A global crisis of antibiotic resistance is ongoing, especially with resistant gram-negative pathogens including Pseudomonas spp, carbapenemase-producing Enterobacteriaceae, and extended-spectrum β-lactamase (ESBL)-producing organisms. The increasing rate of methicillin-resistant Staphylococcus aureus (MRSA) infections is also a concern. One newer intravenous cephalosporin (ceftaroline) was approved in 2010, and 2 new intravenous cephalosporin–β-lactamase inhibitor combinations (ceftolozane-tazobactam and ceftazidime-avibactam) have recently been approved to try to combat these resistant organisms in adult patients.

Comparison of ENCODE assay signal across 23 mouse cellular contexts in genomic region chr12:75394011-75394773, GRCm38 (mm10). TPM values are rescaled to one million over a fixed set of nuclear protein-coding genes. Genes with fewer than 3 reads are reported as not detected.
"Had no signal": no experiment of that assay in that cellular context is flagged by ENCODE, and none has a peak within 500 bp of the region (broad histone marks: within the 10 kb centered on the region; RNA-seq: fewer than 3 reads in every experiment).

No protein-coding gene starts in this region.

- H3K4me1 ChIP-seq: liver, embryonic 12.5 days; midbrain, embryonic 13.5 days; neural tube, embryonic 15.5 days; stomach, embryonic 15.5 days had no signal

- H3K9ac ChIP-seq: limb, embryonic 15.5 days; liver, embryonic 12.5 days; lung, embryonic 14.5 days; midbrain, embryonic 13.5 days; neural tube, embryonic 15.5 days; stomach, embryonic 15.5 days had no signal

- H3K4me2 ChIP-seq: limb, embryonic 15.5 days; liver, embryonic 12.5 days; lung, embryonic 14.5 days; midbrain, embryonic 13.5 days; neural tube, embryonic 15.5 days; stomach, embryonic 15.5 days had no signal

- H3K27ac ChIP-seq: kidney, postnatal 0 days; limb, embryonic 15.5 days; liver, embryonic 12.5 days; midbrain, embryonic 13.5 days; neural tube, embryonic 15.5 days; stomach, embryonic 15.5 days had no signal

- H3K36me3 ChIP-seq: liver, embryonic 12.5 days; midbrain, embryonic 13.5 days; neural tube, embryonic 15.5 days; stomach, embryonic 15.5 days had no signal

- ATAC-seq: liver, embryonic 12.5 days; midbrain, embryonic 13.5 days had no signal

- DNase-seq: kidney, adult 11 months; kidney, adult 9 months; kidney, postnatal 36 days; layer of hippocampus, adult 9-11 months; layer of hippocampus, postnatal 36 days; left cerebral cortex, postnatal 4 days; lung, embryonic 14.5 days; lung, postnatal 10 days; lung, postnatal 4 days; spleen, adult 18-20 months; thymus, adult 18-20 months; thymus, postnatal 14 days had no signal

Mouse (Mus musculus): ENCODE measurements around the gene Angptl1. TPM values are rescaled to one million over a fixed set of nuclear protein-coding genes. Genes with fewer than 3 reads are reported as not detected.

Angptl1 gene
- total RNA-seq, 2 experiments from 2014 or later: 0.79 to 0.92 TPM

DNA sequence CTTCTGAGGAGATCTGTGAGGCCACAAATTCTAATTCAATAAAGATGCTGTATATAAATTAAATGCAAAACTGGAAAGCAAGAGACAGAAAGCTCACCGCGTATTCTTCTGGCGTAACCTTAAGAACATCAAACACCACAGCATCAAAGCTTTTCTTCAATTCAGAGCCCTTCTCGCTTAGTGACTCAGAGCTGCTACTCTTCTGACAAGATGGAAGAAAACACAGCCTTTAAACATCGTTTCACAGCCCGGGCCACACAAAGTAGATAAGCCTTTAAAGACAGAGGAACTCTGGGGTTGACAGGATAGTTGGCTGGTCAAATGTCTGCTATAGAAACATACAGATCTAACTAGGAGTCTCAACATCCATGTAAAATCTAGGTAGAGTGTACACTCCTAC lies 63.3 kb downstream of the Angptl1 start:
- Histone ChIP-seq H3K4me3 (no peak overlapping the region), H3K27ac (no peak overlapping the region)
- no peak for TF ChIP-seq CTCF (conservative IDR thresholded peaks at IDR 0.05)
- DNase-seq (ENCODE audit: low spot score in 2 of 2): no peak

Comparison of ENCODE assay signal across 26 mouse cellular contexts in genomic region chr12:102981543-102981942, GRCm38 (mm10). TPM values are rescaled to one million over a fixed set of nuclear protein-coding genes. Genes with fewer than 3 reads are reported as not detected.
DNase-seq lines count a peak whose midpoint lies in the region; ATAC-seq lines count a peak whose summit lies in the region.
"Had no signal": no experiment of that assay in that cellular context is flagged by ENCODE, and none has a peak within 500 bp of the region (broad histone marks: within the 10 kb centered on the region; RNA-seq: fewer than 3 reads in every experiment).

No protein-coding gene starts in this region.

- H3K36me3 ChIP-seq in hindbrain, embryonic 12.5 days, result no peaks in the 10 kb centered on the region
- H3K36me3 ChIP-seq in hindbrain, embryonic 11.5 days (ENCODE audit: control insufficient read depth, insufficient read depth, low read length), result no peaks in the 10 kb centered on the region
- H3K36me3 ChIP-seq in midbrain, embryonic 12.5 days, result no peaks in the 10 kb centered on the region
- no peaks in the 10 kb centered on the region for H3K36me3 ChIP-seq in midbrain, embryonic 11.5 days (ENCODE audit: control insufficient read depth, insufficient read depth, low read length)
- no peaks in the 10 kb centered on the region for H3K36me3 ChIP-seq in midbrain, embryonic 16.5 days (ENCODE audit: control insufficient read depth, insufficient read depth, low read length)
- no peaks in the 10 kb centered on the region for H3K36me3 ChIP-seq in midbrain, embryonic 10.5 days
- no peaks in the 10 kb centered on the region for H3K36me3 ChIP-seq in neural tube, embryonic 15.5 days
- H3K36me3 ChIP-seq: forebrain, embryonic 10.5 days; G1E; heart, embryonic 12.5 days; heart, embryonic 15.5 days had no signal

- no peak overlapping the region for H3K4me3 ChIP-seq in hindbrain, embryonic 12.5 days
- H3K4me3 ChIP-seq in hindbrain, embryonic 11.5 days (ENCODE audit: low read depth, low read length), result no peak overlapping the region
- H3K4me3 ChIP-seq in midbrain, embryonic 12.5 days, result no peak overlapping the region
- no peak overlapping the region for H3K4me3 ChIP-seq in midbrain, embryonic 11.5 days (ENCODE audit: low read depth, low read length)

Although it is certainly exciting to have additional antibiotic options to treat severe or resistant infections, unfortunately none of these agents offers a new mechanism of action or a new class of antibiotic. Rather, they extend the spectrum of coverage against resistant organisms relative to other antibiotics. Although individual pricing will vary by institution, these agents generally cost more than older comparable antibiotics, which will most likely affect formulary inclusion and criteria...

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